Two of the world's great car companies, Ford and Rolls-Royce, celebrate the 150th anniversary of the birth of their founders – Henry Ford and Henry Royce – this year. The men both had a profound impact on the industry they were pioneering, one as a builder of cars for the masses, the other exclusively for the moneyed few.
At the dawn of the 20th century, Ford and Royce weren't dilettante automotive "hoorah Henries" but serious-minded, Victorian-era men, who had boot-strapped themselves up from humble beginnings. Self-described mechanics fast approaching middle-age, and happiest twiddling a wrench or spanner, or wielding a draughtsman's pen.
Neither had much time for frivolous pursuits, and the cars they created reflected this, yet it was in the dust and danger of early motoring competition the seminal events occurred that helped launch their companies on the road to success.
In 1901, a down-but-not-quite-out Henry Ford had just seen his first automotive venture – the Detroit Automobile Co. – dismantle itself, but sought a second chance by building a racing car to take on the acknowledged star of the day. In storybook fashion he won, and his exercise in self-promotion generated the capital to create the Ford Motor Co. in 1903. Twenty-five years later, Ford's Model T would account for half the cars in the world.
On the other side of the Atlantic, Royce was fiddling with the switch that would alter his career's current flow from electrical products to motorized propulsion. He would build his first car in 1903, and join forces with aristocrat, car salesman, racer and aviator Charles Rolls a year later to create Rolls-Royce Ltd.
Royce recognized the importance of proving his vehicles in competition, but left the driving to young daredevil Rolls, who failed to win the important Tourist Trophy event of 1905, but managed the feat in 1906. This win and success in long distance trials with its new-in-1906, 40/50 Silver Ghost, established Rolls-Royce as the "Best British Car."
But, while Rolls-Royce was proving popular in North America, it had yet to establish its reputation in Europe. Following the Alpine Trial of 1913, however, in which its four-car team put up a sterling performance, it felt it could justify awarding itself "The Best Car in the World" status.
According to a narration by Edsel B. Ford II, his great-grandfather was "38 years old and broke" when he hatched the scheme to build a car to compete in the Detroit Driving Club's race on the Grosse Point horse racing track in 1901. He was convinced a win, or even a good performance, in front of Detroit's elite would gain him the notoriety needed to promote his return to car-making. But to do so would mean taking on competition that included America's leading car maker and racer, Alexander Winton.
A self-assured Winton had agreed to headline the race only if he could pre-select the first-place trophy, choosing a large and elegant cut-glass punch bowl.
Ford's team put together a racer Edsel B. describes as looking like "a cross between a baby carriage and a small grand piano," that exposed the driver and riding mechanic "from the ankles on up."
It rode on 28-inch-tall wheels shod with four-inch-wide tires, and was powered by a twin-cylinder engine displacing 538 cubic inches –180 more than NASCAR allows – and making 26 hp, which gave it a top speed of more than 70 mph. It had an early form of fuel injection, a 300-pound flywheel, and a local dentist provided denture ceramic insulation for the spark plugs.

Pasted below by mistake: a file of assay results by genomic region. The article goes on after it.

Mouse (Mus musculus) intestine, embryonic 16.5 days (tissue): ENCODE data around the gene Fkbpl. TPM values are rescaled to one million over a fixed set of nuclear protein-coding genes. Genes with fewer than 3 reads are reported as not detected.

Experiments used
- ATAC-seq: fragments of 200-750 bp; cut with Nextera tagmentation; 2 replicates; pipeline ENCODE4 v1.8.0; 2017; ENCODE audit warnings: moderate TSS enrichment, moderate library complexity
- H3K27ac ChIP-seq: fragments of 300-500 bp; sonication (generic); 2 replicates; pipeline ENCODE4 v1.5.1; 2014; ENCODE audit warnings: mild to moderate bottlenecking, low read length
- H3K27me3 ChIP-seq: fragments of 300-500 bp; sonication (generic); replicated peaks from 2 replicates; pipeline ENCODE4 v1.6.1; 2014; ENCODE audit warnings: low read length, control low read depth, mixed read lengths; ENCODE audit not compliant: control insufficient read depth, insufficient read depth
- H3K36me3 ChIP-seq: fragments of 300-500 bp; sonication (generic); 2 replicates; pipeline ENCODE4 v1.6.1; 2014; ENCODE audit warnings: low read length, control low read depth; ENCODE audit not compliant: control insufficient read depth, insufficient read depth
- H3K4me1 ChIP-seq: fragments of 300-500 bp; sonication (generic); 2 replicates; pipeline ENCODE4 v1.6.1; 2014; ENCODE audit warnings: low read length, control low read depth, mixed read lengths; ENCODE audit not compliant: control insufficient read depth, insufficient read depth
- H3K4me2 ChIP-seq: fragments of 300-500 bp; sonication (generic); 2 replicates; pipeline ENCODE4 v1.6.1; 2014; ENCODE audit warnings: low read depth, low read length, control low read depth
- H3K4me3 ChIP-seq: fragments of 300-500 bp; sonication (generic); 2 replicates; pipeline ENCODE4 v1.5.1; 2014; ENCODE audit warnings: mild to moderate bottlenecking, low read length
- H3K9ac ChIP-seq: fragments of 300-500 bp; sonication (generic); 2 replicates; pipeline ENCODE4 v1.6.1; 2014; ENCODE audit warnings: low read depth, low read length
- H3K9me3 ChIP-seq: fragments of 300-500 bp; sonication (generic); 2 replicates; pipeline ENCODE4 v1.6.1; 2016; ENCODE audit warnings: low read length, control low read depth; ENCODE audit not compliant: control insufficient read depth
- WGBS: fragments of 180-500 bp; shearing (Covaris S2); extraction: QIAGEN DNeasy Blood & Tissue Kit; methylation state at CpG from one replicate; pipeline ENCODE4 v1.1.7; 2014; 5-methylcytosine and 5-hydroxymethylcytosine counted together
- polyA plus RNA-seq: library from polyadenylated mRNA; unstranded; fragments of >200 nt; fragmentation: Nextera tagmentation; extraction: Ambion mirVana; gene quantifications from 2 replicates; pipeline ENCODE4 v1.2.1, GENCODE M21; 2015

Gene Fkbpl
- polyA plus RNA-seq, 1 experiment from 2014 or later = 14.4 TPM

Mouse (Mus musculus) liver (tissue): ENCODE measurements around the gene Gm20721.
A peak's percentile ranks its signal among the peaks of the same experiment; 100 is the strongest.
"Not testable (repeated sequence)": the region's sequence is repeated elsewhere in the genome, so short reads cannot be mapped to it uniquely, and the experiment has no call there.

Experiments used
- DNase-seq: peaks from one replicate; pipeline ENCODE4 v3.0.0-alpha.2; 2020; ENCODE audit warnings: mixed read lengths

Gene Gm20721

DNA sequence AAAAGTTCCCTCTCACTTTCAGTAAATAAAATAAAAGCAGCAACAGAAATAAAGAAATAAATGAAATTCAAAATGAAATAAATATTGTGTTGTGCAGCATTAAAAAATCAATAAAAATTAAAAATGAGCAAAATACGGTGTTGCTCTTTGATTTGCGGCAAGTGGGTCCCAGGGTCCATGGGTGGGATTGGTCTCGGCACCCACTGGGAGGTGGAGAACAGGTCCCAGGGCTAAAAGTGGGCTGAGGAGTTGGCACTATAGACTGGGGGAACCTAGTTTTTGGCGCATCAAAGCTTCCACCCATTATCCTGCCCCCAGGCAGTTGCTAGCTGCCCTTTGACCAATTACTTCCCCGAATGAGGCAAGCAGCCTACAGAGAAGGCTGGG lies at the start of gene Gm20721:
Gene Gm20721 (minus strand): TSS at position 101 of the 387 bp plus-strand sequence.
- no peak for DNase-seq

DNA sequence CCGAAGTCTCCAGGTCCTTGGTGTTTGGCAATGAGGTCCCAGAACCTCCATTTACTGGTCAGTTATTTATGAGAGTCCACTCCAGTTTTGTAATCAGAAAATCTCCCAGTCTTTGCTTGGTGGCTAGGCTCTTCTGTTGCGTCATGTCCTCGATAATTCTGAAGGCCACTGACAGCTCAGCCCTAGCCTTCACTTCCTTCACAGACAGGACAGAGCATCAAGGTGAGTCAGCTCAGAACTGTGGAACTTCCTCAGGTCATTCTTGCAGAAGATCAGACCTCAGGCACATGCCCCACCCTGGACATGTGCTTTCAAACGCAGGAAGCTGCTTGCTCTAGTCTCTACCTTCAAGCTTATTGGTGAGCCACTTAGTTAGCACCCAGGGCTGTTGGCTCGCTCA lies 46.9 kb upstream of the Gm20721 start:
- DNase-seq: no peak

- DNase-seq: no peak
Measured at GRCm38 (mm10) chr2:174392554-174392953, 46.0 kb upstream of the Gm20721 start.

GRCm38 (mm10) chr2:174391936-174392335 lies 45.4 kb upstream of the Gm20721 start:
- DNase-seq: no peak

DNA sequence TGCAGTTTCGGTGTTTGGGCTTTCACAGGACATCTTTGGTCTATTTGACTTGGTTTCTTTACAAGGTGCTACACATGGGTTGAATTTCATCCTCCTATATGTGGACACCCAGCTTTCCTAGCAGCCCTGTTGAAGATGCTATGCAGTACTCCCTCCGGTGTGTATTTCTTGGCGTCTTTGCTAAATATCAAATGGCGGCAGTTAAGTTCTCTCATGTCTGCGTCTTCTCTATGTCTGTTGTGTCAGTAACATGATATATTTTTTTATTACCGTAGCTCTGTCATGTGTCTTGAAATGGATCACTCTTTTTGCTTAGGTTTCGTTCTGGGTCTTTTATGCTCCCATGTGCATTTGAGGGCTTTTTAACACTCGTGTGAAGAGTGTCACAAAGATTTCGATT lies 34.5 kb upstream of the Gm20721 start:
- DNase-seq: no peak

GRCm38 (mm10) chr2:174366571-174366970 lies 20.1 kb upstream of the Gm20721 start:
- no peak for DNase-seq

It was christened Sweepstakes, perhaps because it was a long-shot gamble. Ford, who had had never raced before – a local bicycle racer provided tips on cornering lines – faced the era's greatest driver in a proven, 70-hp car. He was putting his reputation and future on the line.
In the 10-lap race, before a crowd of 8,000, Winton charged off into an early lead, but Sweepstakes closed the gap, and then the Winton began misfiring, allowing Ford to make the pass for the win coming off the final corner. Edsel B. says Ford was heard to proclaim "never again" after accepting the $1,000 winner's cheque, and that classy punch bowl.
"He knew how much Winton – who was standing nearby – desired it. So my great-grandfather did what any true professional worth his salt would do – he took it home. And smiled every time he looked at it for the next 46 years."
By 1913, Rolls-Royce enjoyed a reputation for quality and reliability, but perhaps lacked a little panache in European eyes. Managing director Claude Johnson (Rolls was gone, dead after an airplane crash) determined success in the Alpine Trial would remedy that.
Four Silver Ghosts, three factory cars and a privateer, made their way to the mid-summer start in Vienna. They had been meticulously prepared, fitted with four-speed gearboxes and strengthened chassis and suspensions – the latter tested on a "bump machine" – to cope with Alpine extremes, which included freezing temperatures, rain, snow, mud, rough rutted roads, and inclines as steep as 28 degrees in some of the passes.
Ahead was six days of motoring that would crisscross 1,462 miles of some of the most spectacular terrain on the planet. For five of those days, the four Silver Ghosts dominated, finishing penalty-free, and hitting 70 mph at times, while their main Minerva competition faded.
But on Day 6, a speeding Minerva, driven by a non-entrant, crashed into one of the team cars under eyebrow-raising circumstances. It was repaired and limped to Vienna in third gear; the only day the team didn't get a first-through-fourth-place finish.
This venerable British marque, now owned by BMW, celebrated this defining event in its history by sending a works team to take part this summer in the 1,800-mile, centenary re-run of the 1913 Alpenfahrt, backed by no less than 47 private Silver Ghosts.
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